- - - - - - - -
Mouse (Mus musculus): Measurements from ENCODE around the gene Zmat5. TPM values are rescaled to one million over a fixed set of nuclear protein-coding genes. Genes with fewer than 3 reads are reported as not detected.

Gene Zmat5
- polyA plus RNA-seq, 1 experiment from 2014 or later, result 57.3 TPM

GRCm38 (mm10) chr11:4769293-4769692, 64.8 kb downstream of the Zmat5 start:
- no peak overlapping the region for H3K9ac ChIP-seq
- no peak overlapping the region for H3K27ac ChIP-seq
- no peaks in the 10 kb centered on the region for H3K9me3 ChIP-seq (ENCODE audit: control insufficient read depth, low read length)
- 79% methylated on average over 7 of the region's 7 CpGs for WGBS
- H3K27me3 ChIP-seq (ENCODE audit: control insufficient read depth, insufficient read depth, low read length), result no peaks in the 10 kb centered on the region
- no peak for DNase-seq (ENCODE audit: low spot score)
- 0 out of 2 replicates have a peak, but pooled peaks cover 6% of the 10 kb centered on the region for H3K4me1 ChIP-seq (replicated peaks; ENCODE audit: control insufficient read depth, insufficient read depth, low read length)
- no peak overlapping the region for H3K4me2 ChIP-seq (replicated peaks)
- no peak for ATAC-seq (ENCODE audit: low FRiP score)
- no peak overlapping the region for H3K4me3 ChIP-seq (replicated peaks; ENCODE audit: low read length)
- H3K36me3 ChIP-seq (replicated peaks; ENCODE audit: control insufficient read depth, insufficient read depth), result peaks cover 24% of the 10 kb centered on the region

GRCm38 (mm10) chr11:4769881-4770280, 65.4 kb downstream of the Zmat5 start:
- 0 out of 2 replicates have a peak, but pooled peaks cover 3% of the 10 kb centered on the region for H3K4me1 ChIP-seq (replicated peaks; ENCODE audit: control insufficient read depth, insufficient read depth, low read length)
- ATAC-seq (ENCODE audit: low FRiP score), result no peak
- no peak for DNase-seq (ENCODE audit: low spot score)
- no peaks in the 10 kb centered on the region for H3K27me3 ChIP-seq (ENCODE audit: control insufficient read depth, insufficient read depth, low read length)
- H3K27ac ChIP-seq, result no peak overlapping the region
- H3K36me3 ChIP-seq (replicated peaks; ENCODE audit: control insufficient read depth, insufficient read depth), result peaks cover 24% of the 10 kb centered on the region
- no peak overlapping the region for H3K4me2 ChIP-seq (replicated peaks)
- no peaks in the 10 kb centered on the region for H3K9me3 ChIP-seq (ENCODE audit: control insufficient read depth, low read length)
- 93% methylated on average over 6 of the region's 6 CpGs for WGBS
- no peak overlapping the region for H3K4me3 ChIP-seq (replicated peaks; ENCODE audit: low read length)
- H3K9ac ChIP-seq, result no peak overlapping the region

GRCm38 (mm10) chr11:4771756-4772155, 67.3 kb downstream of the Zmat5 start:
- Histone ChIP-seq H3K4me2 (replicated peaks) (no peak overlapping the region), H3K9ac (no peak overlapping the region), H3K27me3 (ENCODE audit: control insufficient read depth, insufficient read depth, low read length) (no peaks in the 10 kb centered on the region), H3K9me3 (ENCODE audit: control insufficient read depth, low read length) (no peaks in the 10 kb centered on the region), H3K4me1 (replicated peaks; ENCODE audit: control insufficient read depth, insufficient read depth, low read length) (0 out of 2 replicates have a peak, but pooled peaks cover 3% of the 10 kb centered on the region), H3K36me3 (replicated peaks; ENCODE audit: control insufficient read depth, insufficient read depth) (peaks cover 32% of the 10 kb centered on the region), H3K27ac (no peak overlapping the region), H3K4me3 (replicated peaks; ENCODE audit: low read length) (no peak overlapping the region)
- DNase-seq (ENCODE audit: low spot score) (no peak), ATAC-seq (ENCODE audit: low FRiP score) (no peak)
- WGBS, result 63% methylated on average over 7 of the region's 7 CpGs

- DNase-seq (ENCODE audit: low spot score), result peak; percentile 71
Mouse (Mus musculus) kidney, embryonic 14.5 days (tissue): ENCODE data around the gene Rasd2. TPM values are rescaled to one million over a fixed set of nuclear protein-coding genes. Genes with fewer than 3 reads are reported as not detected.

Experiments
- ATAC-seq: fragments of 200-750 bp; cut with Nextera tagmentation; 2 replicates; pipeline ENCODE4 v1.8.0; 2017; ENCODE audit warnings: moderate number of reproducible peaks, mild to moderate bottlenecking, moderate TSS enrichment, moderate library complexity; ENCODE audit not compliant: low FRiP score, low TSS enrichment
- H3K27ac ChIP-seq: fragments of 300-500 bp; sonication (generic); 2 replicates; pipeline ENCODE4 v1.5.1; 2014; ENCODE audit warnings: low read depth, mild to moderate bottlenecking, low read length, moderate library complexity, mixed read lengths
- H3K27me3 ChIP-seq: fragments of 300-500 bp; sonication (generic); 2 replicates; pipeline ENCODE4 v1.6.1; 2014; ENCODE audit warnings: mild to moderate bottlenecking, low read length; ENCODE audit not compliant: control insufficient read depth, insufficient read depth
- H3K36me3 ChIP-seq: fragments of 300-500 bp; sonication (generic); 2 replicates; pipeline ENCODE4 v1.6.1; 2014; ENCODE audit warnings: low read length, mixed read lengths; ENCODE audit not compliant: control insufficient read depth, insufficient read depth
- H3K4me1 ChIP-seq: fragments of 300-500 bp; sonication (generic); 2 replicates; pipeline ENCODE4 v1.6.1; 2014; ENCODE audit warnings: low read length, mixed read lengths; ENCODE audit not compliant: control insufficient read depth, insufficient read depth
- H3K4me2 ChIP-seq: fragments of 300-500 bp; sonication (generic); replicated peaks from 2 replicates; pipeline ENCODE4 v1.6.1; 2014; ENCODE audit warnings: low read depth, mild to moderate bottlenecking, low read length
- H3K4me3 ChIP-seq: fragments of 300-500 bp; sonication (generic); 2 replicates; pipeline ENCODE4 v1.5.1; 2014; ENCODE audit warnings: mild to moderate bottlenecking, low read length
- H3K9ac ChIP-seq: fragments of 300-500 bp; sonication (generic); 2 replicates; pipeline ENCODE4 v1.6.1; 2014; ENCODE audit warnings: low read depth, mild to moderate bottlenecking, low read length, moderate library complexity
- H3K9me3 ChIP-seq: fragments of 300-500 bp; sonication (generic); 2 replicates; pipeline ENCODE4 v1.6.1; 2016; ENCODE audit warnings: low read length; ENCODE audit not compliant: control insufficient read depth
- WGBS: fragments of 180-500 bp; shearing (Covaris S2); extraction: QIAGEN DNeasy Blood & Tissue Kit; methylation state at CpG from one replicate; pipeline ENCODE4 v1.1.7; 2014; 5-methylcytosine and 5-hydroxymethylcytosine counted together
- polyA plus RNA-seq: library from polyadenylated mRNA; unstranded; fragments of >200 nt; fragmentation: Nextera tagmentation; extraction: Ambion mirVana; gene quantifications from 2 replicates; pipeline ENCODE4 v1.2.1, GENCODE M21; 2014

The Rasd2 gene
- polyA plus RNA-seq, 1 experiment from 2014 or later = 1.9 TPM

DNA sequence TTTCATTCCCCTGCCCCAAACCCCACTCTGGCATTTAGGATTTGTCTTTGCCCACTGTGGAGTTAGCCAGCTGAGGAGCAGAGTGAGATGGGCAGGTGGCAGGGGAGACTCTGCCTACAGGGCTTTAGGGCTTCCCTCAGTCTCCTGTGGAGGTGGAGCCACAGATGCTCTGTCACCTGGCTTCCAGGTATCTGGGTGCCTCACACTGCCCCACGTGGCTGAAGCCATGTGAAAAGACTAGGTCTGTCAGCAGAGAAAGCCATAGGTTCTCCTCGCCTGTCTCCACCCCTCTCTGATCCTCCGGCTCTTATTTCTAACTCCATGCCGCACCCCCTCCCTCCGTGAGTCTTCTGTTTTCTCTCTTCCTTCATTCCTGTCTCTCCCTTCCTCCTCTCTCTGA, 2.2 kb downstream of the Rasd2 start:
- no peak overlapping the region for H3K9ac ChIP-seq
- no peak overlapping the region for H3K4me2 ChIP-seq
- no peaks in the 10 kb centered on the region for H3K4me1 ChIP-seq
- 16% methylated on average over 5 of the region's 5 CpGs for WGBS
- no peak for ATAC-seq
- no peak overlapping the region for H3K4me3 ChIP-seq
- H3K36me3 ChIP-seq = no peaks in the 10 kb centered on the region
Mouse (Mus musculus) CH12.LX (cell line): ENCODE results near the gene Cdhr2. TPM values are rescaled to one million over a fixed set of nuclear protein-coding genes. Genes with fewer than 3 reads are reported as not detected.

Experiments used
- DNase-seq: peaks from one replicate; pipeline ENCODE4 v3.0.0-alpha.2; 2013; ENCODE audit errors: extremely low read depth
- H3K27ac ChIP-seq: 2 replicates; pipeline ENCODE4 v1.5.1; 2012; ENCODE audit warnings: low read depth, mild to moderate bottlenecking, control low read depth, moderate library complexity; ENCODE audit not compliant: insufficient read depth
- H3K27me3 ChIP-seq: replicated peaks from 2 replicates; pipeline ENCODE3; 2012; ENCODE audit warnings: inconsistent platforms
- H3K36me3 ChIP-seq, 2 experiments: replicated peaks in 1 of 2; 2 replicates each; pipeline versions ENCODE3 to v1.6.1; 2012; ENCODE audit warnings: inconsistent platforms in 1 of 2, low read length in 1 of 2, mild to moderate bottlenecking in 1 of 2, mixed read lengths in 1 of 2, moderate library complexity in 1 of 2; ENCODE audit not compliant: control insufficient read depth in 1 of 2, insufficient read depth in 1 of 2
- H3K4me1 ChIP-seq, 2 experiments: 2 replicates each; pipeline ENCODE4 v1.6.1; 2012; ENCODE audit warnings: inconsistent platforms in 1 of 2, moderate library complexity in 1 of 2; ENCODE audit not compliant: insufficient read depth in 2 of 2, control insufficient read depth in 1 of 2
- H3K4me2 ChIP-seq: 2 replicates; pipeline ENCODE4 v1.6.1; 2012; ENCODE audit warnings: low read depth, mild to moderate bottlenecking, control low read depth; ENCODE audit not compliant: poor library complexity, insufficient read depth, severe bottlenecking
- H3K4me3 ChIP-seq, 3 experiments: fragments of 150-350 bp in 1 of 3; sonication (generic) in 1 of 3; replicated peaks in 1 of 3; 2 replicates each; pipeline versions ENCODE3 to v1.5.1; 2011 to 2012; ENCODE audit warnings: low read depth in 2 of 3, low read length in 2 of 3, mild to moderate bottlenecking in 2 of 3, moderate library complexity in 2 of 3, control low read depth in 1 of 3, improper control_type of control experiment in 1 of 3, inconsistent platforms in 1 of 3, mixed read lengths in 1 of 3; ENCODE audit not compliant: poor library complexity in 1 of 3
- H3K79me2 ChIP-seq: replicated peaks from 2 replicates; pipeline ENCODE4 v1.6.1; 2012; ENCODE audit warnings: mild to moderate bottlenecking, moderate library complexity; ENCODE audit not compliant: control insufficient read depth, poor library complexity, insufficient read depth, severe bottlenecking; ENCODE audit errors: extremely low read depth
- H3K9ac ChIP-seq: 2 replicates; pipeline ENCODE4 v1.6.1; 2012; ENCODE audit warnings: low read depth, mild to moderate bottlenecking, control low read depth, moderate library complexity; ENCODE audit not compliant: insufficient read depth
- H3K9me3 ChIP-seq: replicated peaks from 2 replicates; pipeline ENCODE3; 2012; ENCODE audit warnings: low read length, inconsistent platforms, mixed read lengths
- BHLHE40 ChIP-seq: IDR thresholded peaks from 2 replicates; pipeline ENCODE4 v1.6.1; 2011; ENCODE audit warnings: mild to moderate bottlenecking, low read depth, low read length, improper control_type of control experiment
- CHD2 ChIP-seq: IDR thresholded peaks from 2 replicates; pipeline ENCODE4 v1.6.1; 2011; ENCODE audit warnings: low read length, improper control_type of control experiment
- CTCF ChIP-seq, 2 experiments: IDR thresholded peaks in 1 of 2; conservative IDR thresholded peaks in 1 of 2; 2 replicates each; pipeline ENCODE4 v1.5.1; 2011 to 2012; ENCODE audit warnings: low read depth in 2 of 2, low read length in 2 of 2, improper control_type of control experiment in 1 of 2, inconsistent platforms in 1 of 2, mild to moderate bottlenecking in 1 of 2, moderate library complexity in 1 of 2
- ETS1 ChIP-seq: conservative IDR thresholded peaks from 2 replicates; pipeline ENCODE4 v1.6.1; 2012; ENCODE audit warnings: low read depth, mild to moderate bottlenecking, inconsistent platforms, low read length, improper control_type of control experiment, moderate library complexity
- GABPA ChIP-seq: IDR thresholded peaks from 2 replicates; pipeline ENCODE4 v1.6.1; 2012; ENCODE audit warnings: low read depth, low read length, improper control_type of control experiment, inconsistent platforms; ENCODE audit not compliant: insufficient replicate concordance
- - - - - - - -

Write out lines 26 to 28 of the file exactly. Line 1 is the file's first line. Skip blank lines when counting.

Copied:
- no peak overlapping the region for H3K4me3 ChIP-seq (replicated peaks; ENCODE audit: low read length)
- H3K9ac ChIP-seq, result no peak overlapping the region

GRCm38 (mm10) chr11:4771756-4772155, 67.3 kb downstream of the Zmat5 start: